NVRGIV UP: Southern Bread Part 2
Updated: Apr 2, 2020
.....I was in a pleasant mood myself so I decided that I would entertain it. He proceeded to say “You know, there’s something to be said about being Southern Bread.. you know, its like at the end of the day we’re all in this together man… its part of being bread in the south”. Like I said I was in a pretty good mood and I figured I’d have some fun with it. So I asked him “Does the southern bread come in sliced loafs, or rolls?” He didn’t skip a beat and replied immediately “Nooo, it’s corn bread, silly!”… Welcome to East Atlanta Village!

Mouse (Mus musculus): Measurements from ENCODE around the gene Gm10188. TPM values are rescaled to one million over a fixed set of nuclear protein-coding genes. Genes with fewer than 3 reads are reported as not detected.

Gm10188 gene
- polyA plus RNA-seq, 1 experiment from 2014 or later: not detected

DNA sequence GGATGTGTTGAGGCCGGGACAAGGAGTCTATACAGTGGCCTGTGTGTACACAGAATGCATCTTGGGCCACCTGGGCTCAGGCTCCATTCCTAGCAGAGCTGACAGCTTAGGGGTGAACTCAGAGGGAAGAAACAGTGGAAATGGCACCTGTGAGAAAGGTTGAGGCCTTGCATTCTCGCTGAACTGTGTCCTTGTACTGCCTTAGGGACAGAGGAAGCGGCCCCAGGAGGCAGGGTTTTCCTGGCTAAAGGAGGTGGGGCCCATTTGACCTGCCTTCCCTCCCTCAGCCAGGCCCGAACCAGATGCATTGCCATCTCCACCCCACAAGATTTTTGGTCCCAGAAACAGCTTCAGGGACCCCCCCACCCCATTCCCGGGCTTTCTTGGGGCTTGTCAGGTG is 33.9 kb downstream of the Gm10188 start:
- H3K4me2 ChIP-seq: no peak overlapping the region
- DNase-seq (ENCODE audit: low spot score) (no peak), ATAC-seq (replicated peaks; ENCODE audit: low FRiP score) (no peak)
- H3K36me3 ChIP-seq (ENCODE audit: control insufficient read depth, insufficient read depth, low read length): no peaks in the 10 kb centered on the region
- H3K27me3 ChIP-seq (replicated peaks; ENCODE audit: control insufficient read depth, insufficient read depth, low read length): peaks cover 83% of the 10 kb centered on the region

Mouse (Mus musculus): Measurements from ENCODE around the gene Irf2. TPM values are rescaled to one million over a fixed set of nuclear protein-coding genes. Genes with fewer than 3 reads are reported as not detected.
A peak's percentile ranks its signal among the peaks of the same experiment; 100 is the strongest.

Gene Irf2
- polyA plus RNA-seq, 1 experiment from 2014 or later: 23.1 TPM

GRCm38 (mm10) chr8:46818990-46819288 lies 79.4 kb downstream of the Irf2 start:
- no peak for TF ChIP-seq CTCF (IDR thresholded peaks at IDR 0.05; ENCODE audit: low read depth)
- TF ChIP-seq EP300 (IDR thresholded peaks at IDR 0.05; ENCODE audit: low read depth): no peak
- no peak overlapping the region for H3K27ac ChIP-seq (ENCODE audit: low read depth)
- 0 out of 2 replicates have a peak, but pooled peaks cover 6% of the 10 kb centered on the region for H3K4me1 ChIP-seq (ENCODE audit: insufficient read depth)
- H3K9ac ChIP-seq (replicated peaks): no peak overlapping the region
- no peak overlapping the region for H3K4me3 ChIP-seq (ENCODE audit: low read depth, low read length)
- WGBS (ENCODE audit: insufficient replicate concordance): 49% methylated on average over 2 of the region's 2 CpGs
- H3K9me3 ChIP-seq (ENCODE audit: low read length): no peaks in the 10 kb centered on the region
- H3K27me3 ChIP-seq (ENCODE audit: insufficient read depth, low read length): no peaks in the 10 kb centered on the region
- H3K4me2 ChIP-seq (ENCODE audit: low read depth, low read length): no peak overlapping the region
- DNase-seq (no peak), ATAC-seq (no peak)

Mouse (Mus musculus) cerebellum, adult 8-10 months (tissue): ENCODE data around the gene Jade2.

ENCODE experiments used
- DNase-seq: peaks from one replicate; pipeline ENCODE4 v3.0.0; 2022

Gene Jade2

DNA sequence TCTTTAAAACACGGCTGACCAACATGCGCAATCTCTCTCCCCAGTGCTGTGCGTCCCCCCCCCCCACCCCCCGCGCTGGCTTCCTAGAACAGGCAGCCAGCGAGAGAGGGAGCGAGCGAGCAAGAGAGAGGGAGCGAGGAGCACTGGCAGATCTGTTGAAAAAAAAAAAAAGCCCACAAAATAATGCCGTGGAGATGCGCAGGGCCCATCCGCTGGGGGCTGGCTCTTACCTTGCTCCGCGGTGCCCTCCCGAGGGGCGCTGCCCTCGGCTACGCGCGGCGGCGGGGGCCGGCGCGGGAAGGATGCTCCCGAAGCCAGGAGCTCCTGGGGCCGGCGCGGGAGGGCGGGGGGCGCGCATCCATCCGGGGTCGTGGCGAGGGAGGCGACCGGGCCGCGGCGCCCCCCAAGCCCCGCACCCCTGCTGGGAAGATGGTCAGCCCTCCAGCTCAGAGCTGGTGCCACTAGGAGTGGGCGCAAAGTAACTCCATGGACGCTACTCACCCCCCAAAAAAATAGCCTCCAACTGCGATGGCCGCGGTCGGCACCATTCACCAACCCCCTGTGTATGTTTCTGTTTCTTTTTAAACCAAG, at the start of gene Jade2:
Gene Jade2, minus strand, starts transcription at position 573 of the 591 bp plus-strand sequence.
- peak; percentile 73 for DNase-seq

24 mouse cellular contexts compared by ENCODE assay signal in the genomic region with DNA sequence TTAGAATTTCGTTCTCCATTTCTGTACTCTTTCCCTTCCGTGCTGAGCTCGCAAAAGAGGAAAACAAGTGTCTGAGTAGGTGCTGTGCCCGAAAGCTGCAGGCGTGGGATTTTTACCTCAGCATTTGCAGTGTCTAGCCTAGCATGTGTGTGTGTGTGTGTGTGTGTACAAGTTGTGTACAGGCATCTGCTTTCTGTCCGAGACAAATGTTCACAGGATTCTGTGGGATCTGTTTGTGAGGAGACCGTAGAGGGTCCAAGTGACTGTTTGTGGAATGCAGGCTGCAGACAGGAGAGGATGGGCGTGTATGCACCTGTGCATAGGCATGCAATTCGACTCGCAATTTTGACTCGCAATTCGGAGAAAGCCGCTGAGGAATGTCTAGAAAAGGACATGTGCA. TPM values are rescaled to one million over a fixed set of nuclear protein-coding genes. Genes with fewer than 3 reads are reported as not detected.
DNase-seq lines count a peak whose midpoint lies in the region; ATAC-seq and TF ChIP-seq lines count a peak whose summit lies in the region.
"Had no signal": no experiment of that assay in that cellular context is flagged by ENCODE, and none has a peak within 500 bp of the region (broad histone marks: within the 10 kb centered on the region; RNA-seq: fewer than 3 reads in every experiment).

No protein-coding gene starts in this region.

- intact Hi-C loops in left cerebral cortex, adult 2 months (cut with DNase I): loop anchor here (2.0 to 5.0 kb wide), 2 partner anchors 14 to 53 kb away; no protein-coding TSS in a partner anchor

We wanted to take in as much of the festival as we could without getting trampled. So we selected EAV as our primary hub for events. It’s a tiny (four blocks, one major intersection), eclectic collection of bars, clubs, restaurants, and specialty shops just east of Atlanta’s downtown core. The weekend was electric. I took in a show two nights before my event, it was a line up of local up and comers. The show was at Union EAV, a micro club that could fit 300 to 350 people, so it was jam packed and hot. I wanted to check it out because Atlanta is one of those city’s where you might see a bummy, unassuming, no name artist rip a stage show, and within a few months they’re charting with one of the hottest tracks of the year with optional signing bids. It’s kinda cool to catch a major act before they’re a major act, especially in their own city. Kush & Budz is a definite group to watch for; they could use a bit of work on their stage presence, but they were moving the crowd. Along with a dude by the name of Skinny C; the style was that base heavy trap sound, with the lyrical content logic of an Outkast or Goodie Mob, that early south sound.